• Respect the planned time
      • Show gratitude if your contact offers to help. Follow-up promptly on referrals made, and keep them posted on your progress
      • Maintain confidentiality in what is shared
      • Remember to send a thank you message following the conversation to show your appreciation and outline any next steps

Sample “Thank You” Email

Step Five: Follow up and follow through

Stay connected and share updates with contacts. These individuals will want to stay informed about when you apply and how your outreach, application, or interview process progresses. Offer appreciation for support provided along the way, and remember to identify ways that you can offer your support in return.

Connectors, Career Fairs & Networking Events

Attending networking events to build connections and learn about your options is still a great opportunity.

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Before the Event

  • Research attending organizations: determine who you want to prioritize talking with and can investigate the experiences they hire for.
  • Print copies of your resume: you can meet with a career advisor beforehand to work on this document.
  • Dress to impress: pick out a “business casual” outfit to wear to the event. While the definition of business casual can vary across organizations, it can be broadly defined as a style of dress that blends traditional aspects of business wear (button-down shirts, blouses) with a more relaxed style (dark pants, knee-length skirts).
  • Create and practice an elevator pitch: prepare a quick summary of yourself and your goals. It is named for the time it should take to deliver it (roughly 30 to 60 seconds or 75 words). 
  • Elevator pitch framework:
    • Personal information (name, major, year, interest)
    • Why you are here and what you are seeking
    • Highlight your experiences/skills gained and how that applies to your interests
    • Reference the experience you are interested in pursuing and something you learned about the organization that interests you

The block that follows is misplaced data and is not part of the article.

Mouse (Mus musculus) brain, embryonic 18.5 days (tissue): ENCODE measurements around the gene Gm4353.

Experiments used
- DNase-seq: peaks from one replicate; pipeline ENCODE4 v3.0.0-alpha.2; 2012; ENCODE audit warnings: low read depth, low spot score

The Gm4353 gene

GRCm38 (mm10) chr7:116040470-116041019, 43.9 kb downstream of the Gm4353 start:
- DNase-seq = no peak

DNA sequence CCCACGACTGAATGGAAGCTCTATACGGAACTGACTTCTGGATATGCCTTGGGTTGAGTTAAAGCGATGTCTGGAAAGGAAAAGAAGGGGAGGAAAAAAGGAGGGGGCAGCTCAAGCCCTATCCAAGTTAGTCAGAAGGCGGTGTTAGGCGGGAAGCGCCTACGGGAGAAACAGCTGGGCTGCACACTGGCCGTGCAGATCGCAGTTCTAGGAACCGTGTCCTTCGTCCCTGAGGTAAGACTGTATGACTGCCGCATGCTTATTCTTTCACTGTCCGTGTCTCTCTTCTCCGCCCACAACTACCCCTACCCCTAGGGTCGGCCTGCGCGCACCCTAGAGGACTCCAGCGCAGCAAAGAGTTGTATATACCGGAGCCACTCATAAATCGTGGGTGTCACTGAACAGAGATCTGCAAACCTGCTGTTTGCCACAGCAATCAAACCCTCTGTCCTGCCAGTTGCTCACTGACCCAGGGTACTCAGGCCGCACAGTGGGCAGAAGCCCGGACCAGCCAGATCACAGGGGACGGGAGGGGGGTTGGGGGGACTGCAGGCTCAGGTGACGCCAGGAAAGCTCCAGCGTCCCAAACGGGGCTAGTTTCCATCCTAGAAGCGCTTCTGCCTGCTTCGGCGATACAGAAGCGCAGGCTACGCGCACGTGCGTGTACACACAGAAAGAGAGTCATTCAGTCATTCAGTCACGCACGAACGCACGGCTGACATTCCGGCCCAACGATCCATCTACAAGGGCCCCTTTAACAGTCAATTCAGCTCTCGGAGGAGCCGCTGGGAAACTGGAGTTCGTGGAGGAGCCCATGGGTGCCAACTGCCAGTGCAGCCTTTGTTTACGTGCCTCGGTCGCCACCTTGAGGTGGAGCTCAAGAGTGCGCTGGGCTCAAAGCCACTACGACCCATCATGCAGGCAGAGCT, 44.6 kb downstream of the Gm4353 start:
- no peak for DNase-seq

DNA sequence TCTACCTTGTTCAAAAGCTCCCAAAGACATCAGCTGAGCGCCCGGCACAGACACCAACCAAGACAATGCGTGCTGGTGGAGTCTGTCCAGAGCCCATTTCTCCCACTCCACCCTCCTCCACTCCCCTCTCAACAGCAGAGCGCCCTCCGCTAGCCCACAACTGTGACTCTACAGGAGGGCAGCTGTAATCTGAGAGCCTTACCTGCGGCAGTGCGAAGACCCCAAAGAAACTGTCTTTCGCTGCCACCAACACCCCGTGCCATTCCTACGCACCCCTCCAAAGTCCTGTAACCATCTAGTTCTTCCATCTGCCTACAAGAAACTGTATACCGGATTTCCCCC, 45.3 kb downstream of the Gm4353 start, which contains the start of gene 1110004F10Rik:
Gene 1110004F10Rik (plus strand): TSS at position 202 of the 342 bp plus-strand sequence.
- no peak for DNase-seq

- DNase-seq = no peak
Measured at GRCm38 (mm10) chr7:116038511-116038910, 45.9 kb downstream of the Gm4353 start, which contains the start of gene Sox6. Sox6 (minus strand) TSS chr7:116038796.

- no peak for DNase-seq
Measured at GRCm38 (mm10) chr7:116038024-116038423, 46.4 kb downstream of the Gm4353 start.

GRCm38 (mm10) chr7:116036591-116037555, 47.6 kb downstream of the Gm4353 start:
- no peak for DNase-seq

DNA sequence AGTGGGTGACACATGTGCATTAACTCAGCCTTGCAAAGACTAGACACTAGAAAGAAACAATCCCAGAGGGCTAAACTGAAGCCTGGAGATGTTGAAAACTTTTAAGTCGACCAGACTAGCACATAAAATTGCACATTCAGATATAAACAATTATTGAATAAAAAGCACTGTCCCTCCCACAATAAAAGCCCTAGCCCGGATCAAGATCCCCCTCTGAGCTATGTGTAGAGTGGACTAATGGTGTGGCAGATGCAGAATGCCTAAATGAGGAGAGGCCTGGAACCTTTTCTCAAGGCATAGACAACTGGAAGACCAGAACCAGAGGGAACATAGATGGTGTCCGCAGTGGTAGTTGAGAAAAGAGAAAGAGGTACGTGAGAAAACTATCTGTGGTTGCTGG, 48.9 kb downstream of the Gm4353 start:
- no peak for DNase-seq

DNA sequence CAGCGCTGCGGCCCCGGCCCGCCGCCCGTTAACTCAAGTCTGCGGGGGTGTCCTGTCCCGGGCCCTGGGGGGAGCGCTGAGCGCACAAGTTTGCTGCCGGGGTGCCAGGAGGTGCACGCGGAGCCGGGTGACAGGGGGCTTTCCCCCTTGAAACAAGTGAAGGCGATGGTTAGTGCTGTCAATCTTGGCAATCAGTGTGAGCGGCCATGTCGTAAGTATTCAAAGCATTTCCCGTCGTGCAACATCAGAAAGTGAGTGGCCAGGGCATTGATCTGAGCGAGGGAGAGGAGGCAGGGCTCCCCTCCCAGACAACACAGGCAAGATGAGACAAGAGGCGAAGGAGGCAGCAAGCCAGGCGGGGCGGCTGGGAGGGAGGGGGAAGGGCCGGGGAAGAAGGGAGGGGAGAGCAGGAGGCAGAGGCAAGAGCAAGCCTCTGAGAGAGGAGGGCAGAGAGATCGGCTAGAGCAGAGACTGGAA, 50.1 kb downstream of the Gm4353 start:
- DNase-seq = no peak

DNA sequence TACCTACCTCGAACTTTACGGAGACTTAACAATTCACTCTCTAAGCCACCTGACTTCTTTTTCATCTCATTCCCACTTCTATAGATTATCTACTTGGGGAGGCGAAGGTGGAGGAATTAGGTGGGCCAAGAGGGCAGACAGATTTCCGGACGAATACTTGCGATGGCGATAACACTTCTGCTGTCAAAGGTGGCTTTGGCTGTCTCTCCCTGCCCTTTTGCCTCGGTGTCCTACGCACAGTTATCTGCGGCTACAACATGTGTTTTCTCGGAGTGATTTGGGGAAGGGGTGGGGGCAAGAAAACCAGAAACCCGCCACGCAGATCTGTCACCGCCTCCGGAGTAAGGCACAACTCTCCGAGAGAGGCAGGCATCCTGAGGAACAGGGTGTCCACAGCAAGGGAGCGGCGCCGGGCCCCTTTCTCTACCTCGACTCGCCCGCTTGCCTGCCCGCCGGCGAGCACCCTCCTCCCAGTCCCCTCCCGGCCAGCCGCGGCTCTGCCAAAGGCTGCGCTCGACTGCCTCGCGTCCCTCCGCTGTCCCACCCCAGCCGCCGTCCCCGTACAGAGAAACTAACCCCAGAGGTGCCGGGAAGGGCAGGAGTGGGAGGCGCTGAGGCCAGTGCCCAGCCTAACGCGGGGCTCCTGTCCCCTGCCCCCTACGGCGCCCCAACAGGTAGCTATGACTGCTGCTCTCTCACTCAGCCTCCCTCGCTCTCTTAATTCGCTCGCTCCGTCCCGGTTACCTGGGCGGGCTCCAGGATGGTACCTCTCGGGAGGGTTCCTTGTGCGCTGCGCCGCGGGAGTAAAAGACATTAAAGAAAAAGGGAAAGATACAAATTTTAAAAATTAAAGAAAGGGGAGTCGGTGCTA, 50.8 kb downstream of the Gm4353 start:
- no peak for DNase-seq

• Ask an open-ended question

During the Event

Remember, organizations are here because they want to meet you!

  • Get a feel for the room: take a moment to walk around to ground yourself in the environment.
  • Introduce yourself: include your name, major, year in school and why you’re interested in speaking with them.
  • Listen for the other person’s name: use it when you’re speaking with them — it will help you remember their name in addition to showing you are actively listening.
  • Show interest by asking questions:
    • I see that you hire for XYZ position. What are the most important skills or experiences you seek in qualified applicants for this role?
    • Does your company hire on a continual basis or just at certain times of the year?
    • What is your organization’s culture like?
    • What does your hiring process consist of?
    • Be prepared to answer questions, like, “What are you here for today?” Preparing in advance allows you to quickly share your strengths, experiences, and goals.
  • Network with other students as you go: they may know of relevant opportunities you haven’t heard of yet.
  • Take a break if you are feeling overwhelmed: give yourself some time to get re-organized and return with renewed energy.

After the Event

  • Keep your contact informed: share updates on your application status and ask to be connected to additional individuals who work closely with this position.
  • Follow-up with contacts: show appreciation and schedule a follow-up conversation. Utilize this conversation to ask deeper questions that can inform a strong application.